May 31st, 2017
Young women are usually at risk of developing cervical cancer and this serves as a reason to avoid older women for cervical cancer screening as time goes by. Although the guidelines suggest that screening may not be needed for women over 65 with average risk of developing cervical cancer; however, many women do not show a proper history of being screened regularly in order to clearly determine their risk.
A recent publication in American Journal of Preventive Medicine revealed that cervical cancer rate in women with no case of hysterectomy usually decrease when they turn 85 years old whereas continued surveillance may be needed in women above 65 who haven’t been screened in a recent time period.
According to the ScD, lead investigator and Chief of the Epidemiology and Applied Research Branch, Division of Cancer Prevention and Control, Centers for Disease Control and Prevention, Atlanta, GA, Mary C. White, older women with no case of surgically removed cervix are at equivalent or even escalated risk of being targeted by cervical cancer in comparison to women who are young. Women who have not had hysterectomy done still requires screening for cervical cancer until they turn 65. Further screening may even be a necessity particularly if they haven’t been screened for a while or if they are at a potential risk of cervical cancer.
Back in the year 2013, the statistics revealed that one third of the cervical cancer associated death rate and one fifth of the total cases of cervical cancer occurred in women who were 65 years or older. According to the guidelines, a 65-year old woman may stop being screened especially if her screening history shows consistently all negative results. Getting 3 consecutive negative results for a cytology test in past 5 years may be taken into consideration for stopping the screening of a 65-year old woman having average risk of cervical cancer.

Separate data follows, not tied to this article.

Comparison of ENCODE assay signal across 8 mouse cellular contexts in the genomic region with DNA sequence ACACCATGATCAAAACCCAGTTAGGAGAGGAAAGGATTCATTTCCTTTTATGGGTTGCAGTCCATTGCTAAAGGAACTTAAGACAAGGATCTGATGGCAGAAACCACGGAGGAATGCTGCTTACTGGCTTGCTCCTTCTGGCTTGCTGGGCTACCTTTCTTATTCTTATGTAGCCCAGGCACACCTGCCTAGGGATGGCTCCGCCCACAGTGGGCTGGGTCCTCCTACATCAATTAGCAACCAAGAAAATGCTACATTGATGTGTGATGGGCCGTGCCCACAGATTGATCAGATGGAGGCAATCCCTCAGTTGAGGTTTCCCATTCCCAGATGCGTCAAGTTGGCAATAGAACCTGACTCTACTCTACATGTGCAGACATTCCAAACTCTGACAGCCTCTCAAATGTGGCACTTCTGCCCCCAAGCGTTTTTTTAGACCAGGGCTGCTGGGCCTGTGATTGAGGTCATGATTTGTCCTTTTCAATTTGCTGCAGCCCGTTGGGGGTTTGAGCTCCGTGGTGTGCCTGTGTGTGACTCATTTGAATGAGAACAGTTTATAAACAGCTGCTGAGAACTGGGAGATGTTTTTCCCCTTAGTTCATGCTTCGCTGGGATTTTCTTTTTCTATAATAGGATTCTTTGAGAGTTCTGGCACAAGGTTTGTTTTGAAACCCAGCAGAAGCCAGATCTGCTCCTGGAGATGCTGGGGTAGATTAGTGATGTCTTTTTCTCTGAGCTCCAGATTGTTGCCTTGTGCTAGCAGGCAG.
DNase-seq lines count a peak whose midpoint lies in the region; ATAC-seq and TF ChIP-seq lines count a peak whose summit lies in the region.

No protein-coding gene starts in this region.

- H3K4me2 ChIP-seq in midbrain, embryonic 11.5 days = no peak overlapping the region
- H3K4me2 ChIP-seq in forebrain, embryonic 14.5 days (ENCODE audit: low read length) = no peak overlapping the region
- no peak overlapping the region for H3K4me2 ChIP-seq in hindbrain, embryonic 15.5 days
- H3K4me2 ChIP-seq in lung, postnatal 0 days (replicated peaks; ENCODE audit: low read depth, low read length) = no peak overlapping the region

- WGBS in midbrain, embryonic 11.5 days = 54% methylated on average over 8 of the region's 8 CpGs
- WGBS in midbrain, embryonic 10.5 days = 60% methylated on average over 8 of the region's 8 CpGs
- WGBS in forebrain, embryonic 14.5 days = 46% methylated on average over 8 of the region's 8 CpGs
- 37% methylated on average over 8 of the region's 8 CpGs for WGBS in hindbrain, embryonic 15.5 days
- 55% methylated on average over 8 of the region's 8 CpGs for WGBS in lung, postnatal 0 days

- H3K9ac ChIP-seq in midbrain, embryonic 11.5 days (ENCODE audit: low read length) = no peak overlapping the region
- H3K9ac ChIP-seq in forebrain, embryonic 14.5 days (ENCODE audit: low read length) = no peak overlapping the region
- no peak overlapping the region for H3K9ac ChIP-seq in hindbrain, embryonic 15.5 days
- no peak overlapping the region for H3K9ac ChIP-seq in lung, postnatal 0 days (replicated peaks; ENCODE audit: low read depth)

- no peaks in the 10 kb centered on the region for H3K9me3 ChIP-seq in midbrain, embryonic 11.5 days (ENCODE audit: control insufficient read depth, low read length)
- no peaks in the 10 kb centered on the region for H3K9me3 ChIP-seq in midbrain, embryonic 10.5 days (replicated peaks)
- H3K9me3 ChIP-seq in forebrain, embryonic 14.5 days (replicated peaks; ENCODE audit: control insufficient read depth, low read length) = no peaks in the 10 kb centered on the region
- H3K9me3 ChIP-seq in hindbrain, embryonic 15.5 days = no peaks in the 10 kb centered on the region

The investigators thoroughly looked into the data of 2013 and 2015 NHIS (National Health Interview Survey) regarding the significance of screening tests and cervical cancer rates in women who were 65 years or above. Considering the compiled data, they speculated that women with hysterectomy showed increased rate of cervical cancer with advancing age until they turned 70 and the incidence rate begin declining after they turned 85. Black women above 65 also have potentially high risk of developing cervical cancer.
It also suggested that majority of the women were not being properly screened as they reached their stopping age i.e. turning 65 years old. Investigators believe that the insufficient screening was proportionally related to the increasing age. According to the data, 12% of the women showed no evidence of recent screening in their 40’s and the figures were found to increase drastically in women who were 50 or 60. Approximately 850,000 women between 61 and 65 years of age were noted for having no recent history of screening against cervical cancer.
Therefore, previously assumed theory that cervical cancer only hits younger women has been replaced by this recent study which suggests that women of any age may have potential risk of developing cervical cancer and so regular screening is necessary regardless the age.
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